How to Train a Shih Tzu to Pee and Poop Outside

Medium
1-6 Weeks
General

Introduction

Your Shih Tzu, Luna is a breath of fresh air in your usually noisy household. Regardless of whether there is an argument, Luna brings you all together. Her wagging tail can’t help but deflate any tension. She is also a firm favorite when guests are over. But guests see the best side of Luna. You, unfortunately, also see some of the downsides. The main issue is her toilet habits. Your clean kitchen floors and even your carpets are often used as Luna’s personal toilet.

Training your Shih Tzu to pee and poop outside, therefore, will come with some well-needed benefits. Firstly, you won’t have to worry about the unpleasant spread of bacteria around your house. Neither will you have to come downstairs to the unpleasant aroma of Luna’s midnight pee. If you can tackle this problem you may be better equipped to tackle other issues too.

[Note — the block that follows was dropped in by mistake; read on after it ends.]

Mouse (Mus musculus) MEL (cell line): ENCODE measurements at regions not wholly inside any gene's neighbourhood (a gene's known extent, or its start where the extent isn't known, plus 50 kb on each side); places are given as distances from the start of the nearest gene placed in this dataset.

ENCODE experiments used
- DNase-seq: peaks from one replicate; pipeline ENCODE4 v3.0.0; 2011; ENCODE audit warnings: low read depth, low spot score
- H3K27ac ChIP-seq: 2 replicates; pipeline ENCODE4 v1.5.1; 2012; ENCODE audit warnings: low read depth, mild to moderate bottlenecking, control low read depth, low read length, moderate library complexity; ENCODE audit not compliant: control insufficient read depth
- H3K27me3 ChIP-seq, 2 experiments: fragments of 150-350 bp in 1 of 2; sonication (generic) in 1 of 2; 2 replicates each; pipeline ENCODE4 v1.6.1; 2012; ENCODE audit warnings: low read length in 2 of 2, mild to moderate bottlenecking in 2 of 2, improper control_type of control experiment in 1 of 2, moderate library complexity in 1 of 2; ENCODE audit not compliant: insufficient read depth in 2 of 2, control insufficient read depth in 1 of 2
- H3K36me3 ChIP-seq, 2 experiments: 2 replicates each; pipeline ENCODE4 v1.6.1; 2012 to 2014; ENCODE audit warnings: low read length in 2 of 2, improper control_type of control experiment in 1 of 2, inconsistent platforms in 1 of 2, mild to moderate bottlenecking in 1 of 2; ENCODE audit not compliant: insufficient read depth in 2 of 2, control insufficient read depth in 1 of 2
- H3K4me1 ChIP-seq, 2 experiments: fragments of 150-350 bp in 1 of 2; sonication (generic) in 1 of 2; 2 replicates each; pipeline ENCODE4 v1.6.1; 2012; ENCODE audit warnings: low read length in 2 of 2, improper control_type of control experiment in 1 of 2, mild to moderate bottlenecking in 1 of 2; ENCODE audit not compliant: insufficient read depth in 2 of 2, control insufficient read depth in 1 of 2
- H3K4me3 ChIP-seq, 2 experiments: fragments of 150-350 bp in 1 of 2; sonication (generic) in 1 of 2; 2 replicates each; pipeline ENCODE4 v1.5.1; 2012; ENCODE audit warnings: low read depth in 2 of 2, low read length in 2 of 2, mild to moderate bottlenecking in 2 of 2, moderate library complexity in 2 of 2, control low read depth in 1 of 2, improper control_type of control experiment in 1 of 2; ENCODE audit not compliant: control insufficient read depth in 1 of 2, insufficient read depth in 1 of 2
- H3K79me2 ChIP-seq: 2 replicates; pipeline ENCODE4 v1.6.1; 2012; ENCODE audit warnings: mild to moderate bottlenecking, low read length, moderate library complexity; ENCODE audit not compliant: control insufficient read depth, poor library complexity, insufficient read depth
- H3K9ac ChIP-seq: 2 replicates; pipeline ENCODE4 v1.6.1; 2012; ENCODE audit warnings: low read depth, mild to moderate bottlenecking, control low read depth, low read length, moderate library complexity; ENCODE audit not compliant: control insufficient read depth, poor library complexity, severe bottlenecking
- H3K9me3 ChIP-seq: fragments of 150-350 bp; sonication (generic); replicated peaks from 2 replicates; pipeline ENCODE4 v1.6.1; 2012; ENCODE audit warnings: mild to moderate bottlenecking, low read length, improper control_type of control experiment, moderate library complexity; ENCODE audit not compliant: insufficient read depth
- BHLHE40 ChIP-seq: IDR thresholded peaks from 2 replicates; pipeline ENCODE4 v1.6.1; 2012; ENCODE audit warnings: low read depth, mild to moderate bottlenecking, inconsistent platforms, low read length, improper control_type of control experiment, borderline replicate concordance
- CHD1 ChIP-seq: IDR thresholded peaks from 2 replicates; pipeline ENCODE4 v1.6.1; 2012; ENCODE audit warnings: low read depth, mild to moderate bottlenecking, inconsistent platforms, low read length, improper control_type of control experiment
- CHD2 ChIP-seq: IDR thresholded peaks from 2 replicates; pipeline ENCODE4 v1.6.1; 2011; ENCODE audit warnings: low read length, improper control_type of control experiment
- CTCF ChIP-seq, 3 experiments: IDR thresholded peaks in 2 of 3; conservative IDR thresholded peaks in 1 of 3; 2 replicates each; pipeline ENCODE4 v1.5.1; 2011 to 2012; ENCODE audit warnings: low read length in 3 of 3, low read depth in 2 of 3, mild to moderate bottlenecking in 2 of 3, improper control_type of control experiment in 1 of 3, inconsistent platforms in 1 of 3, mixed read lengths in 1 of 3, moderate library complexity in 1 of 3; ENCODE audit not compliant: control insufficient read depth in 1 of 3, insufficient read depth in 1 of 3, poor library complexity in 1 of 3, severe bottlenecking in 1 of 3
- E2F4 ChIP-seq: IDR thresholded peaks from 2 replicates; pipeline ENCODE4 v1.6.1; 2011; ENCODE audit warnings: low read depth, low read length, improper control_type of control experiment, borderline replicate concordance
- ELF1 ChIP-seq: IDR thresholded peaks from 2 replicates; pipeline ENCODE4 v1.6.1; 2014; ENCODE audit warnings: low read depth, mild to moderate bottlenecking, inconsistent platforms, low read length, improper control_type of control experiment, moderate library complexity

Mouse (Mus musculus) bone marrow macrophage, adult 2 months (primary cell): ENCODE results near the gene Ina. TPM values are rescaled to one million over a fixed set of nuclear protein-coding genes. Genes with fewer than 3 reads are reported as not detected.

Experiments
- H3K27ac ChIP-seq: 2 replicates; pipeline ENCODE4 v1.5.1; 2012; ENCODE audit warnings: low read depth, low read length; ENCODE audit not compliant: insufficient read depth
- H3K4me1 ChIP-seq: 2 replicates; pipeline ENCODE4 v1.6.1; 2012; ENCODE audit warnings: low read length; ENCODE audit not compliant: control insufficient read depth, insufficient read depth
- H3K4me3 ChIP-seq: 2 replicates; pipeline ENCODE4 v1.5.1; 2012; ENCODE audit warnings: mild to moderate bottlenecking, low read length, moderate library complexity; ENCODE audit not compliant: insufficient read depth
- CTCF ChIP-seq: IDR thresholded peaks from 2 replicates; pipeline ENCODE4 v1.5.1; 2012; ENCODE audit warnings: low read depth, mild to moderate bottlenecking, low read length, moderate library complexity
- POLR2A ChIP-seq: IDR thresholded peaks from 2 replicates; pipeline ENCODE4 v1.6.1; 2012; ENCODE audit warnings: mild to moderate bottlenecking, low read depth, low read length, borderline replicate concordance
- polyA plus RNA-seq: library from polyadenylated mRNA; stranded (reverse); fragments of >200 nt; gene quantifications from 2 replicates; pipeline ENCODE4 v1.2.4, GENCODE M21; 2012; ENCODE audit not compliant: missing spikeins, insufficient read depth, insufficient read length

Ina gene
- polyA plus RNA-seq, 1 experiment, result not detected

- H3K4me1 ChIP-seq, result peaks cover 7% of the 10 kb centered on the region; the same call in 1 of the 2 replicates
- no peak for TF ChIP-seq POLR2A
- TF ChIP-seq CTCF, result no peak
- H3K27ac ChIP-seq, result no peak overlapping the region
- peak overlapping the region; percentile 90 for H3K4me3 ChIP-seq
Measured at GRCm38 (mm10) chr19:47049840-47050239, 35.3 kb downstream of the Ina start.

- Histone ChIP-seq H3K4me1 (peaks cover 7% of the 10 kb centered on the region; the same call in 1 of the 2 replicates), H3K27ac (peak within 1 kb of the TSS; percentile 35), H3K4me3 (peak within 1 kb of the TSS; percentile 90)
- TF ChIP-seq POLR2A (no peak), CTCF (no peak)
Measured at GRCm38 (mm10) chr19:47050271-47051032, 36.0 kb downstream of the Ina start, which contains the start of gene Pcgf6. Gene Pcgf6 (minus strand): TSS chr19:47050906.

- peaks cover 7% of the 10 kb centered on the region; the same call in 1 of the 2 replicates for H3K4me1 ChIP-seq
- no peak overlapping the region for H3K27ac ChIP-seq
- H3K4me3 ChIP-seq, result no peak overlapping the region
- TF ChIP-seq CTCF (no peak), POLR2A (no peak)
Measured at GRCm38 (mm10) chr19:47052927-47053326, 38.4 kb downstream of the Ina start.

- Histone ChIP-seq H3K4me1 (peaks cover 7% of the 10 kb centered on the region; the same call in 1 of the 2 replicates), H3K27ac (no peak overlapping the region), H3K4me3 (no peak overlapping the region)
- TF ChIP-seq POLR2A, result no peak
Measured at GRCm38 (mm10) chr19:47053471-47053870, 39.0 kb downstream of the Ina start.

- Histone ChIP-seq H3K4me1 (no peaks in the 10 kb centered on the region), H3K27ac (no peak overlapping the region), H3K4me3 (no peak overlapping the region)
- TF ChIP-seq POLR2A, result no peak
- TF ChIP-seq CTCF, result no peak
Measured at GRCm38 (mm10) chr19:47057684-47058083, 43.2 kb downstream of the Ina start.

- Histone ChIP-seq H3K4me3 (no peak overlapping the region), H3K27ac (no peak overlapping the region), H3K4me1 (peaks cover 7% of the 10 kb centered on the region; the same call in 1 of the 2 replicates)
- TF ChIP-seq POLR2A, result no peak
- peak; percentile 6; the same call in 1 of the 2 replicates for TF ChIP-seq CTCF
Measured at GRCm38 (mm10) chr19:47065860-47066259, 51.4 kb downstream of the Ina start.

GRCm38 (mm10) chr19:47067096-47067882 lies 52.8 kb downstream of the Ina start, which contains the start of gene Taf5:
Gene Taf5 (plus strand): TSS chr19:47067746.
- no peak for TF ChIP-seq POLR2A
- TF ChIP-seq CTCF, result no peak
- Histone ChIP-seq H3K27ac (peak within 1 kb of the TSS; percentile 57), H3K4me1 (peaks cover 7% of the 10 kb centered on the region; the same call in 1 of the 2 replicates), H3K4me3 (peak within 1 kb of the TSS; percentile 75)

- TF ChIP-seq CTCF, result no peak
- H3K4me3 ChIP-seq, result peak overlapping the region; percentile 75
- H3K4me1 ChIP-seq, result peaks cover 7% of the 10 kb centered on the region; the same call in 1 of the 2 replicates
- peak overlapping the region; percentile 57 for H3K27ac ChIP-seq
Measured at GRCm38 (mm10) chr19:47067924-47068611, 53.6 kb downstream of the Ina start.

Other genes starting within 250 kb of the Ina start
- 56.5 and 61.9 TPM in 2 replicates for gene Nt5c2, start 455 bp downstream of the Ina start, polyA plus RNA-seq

Defining Tasks

Thankfully, training Luna to pee and poop outside isn’t as complicated as you might think. The trick is getting her into a consistent routine of going in a specific spot. To get her into that routine, you need to find the right incentive. Food is often an effective motivator with Shih Tzus. You will also use a verbal command to give you greater control over Luna’s toilet habits. 

If your Shih Tzu is just a puppy then training may take just a week or two. This is because they aren’t in a set habit yet and they should respond swiftly to training. If they have had years of going to the toilet wherever they like, however, then you may need up to six weeks. Stick to training and your floors and furniture will thank you. You also won’t have to worry your guests will tread in something unpleasant. 

Getting Started